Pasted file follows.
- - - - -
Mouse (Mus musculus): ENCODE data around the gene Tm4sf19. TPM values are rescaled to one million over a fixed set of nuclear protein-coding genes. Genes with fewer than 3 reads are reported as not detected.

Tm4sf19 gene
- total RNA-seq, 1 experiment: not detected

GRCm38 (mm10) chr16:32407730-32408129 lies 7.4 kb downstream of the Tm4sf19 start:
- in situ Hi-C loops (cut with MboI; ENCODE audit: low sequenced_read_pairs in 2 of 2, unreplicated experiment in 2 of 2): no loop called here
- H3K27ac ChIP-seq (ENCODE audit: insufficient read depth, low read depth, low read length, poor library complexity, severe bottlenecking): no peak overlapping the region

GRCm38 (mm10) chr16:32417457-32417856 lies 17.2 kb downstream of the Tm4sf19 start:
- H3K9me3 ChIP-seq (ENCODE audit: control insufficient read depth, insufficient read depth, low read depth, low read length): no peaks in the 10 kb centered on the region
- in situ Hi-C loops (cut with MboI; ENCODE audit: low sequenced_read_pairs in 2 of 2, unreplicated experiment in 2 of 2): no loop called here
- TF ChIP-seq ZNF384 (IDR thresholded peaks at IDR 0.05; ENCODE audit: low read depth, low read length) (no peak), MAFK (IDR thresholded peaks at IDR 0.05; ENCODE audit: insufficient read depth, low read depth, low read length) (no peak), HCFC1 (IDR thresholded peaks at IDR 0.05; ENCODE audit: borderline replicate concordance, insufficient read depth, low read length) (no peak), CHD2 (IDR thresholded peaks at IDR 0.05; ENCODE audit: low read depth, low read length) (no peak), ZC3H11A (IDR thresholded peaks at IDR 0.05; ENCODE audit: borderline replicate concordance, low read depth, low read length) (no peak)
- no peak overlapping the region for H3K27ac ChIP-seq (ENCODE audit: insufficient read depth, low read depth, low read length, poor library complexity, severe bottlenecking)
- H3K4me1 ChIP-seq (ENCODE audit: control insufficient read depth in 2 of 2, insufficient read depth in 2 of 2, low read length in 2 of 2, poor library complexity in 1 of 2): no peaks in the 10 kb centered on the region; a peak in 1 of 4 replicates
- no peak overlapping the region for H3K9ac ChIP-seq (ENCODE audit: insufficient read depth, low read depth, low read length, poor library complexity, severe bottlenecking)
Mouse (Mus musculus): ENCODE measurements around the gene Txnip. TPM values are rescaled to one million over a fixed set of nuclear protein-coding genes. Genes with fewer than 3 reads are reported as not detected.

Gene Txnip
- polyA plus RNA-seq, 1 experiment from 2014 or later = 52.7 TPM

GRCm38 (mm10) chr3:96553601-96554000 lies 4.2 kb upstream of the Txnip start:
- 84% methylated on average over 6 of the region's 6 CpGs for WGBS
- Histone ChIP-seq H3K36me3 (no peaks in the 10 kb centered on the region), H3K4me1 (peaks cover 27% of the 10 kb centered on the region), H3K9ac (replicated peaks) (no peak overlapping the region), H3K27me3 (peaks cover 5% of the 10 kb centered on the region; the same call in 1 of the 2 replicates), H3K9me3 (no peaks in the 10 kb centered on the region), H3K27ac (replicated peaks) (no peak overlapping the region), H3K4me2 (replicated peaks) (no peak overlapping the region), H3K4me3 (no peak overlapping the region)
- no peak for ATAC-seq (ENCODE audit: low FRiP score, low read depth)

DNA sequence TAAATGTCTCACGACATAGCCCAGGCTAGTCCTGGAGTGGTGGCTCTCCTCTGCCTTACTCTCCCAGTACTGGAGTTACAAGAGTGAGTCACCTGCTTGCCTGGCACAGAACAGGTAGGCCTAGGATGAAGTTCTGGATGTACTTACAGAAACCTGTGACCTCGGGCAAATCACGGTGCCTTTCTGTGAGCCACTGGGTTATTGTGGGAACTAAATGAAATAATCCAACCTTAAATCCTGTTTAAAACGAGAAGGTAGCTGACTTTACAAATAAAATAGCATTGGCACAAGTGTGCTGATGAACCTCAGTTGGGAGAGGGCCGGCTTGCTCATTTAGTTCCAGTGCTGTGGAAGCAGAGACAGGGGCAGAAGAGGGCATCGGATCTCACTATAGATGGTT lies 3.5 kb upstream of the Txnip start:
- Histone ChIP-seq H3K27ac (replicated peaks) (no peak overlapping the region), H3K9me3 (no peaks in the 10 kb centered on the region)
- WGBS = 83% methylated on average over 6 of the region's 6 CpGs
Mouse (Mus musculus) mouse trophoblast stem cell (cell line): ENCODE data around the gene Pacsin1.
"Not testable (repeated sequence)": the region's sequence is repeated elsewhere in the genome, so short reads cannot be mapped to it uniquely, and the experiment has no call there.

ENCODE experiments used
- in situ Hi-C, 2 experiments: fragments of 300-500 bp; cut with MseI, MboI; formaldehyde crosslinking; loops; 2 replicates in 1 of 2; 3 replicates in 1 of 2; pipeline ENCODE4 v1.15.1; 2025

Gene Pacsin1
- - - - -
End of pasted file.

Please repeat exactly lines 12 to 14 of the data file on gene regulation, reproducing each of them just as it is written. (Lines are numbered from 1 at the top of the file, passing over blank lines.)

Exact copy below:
- H3K4me1 ChIP-seq (ENCODE audit: control insufficient read depth in 2 of 2, insufficient read depth in 2 of 2, low read length in 2 of 2, poor library complexity in 1 of 2): no peaks in the 10 kb centered on the region; a peak in 1 of 4 replicates
- no peak overlapping the region for H3K9ac ChIP-seq (ENCODE audit: insufficient read depth, low read depth, low read length, poor library complexity, severe bottlenecking)
Mouse (Mus musculus): ENCODE measurements around the gene Txnip. TPM values are rescaled to one million over a fixed set of nuclear protein-coding genes. Genes with fewer than 3 reads are reported as not detected.